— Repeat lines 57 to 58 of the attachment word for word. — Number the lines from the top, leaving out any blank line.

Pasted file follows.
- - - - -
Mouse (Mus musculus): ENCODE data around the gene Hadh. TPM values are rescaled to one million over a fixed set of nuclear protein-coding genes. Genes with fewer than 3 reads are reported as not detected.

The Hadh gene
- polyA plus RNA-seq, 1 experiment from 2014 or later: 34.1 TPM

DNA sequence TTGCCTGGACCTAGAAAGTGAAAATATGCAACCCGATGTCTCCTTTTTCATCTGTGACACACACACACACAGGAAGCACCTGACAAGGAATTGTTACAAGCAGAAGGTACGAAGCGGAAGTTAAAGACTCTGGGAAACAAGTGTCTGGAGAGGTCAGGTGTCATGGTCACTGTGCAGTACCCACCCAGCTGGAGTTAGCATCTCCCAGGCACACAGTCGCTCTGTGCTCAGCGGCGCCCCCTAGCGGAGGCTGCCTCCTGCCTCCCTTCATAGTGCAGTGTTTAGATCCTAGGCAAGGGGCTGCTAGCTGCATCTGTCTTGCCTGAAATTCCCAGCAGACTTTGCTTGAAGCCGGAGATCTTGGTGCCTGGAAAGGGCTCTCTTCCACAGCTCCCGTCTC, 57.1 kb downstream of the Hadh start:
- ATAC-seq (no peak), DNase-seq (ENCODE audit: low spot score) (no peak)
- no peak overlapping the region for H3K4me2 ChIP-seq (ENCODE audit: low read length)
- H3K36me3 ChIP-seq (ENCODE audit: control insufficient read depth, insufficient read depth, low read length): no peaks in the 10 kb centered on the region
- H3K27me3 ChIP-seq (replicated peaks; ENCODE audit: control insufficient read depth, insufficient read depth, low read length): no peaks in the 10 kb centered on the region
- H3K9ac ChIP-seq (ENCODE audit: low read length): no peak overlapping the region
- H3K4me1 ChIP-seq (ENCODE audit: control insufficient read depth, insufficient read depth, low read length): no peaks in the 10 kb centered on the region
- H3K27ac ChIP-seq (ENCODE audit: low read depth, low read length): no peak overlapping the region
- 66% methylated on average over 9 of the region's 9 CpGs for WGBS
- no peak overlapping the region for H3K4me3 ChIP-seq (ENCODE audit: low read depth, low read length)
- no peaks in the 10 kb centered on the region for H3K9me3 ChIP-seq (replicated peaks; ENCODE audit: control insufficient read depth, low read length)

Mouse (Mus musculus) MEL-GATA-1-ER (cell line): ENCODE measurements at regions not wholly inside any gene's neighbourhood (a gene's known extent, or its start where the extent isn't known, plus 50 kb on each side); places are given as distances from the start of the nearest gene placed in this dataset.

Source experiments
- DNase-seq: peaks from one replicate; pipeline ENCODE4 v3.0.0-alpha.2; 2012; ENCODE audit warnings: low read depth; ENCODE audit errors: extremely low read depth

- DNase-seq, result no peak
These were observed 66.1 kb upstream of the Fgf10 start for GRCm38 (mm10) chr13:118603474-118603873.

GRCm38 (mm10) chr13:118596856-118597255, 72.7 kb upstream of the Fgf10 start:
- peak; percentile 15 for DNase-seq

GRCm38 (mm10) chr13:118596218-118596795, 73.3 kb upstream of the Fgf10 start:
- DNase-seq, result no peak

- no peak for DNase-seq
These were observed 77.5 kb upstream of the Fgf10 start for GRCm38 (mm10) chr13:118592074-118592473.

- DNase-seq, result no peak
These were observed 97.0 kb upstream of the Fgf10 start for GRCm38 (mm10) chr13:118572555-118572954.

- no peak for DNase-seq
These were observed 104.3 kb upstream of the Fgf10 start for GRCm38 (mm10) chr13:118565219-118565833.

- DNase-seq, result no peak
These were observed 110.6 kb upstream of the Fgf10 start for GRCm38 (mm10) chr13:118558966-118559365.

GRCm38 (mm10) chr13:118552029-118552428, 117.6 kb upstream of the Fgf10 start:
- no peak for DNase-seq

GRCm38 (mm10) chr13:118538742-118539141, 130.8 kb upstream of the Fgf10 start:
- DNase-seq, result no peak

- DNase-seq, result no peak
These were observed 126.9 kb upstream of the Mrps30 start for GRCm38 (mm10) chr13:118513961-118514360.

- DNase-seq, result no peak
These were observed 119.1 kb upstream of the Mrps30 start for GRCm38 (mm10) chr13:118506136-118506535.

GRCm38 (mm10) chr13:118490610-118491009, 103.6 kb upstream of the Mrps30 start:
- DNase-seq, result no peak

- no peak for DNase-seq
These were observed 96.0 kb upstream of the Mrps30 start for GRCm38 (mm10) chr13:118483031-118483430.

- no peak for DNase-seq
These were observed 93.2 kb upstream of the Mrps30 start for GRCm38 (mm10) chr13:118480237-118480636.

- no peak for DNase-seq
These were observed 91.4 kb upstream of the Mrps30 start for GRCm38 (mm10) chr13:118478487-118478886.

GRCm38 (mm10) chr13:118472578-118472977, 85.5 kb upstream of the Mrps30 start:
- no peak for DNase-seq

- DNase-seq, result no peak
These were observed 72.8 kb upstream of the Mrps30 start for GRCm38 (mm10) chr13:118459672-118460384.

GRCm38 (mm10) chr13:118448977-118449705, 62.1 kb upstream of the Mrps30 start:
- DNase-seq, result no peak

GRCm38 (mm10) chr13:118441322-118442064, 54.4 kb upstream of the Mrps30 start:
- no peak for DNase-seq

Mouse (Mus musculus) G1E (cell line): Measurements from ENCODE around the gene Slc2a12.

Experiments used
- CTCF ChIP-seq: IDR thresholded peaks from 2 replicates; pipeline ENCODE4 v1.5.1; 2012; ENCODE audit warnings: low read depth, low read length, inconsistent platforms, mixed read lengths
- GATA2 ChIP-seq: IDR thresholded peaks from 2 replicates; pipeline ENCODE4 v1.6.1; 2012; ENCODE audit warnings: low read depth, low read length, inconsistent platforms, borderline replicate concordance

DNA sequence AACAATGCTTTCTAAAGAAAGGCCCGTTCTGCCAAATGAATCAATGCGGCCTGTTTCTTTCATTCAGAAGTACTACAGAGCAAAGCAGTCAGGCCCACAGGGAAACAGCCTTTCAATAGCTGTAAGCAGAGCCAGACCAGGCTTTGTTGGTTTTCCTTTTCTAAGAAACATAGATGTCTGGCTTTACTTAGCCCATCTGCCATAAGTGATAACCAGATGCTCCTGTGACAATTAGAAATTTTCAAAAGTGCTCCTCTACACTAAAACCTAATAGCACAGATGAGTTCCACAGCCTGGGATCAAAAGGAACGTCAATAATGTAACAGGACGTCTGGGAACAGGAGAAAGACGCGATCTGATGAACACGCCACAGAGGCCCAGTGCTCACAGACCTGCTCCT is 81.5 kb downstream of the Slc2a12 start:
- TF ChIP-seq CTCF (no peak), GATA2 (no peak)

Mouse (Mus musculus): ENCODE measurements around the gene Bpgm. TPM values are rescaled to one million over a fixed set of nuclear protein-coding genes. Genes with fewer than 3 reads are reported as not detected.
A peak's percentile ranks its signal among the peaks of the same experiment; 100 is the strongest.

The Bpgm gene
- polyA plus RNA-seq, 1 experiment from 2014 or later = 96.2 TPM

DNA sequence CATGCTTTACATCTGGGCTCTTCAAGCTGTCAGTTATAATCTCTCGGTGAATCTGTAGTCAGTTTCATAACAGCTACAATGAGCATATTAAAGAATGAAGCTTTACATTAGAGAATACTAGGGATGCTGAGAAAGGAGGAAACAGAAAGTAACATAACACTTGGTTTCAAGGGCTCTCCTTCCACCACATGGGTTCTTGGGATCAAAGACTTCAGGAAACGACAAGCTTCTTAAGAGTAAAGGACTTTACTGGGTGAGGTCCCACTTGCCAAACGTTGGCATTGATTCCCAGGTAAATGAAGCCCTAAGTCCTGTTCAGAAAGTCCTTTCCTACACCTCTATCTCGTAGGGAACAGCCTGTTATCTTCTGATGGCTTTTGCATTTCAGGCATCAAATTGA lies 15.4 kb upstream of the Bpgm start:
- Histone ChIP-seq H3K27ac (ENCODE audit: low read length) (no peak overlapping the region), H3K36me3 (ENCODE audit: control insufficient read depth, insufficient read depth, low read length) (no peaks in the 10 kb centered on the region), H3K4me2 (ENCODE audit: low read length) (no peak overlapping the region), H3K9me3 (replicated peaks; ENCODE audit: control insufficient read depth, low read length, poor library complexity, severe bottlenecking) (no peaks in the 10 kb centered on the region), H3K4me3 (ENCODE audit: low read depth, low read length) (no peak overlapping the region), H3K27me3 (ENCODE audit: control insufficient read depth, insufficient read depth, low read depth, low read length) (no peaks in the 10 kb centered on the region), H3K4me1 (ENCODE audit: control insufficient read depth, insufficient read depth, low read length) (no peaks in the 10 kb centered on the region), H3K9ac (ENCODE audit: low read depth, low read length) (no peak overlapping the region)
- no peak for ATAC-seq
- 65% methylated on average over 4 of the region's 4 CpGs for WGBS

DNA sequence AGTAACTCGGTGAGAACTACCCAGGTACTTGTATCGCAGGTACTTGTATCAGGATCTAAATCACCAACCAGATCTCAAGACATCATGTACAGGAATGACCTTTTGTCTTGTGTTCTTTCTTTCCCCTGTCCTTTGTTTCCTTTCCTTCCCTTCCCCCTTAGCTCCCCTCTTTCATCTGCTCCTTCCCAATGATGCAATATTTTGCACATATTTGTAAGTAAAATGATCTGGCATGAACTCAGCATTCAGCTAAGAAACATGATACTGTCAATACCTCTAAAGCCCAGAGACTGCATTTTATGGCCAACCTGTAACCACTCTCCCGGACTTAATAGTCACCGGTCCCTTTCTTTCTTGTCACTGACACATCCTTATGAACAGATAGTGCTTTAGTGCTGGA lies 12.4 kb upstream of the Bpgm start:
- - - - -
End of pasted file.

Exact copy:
Experiments used
- CTCF ChIP-seq: IDR thresholded peaks from 2 replicates; pipeline ENCODE4 v1.5.1; 2012; ENCODE audit warnings: low read depth, low read length, inconsistent platforms, mixed read lengths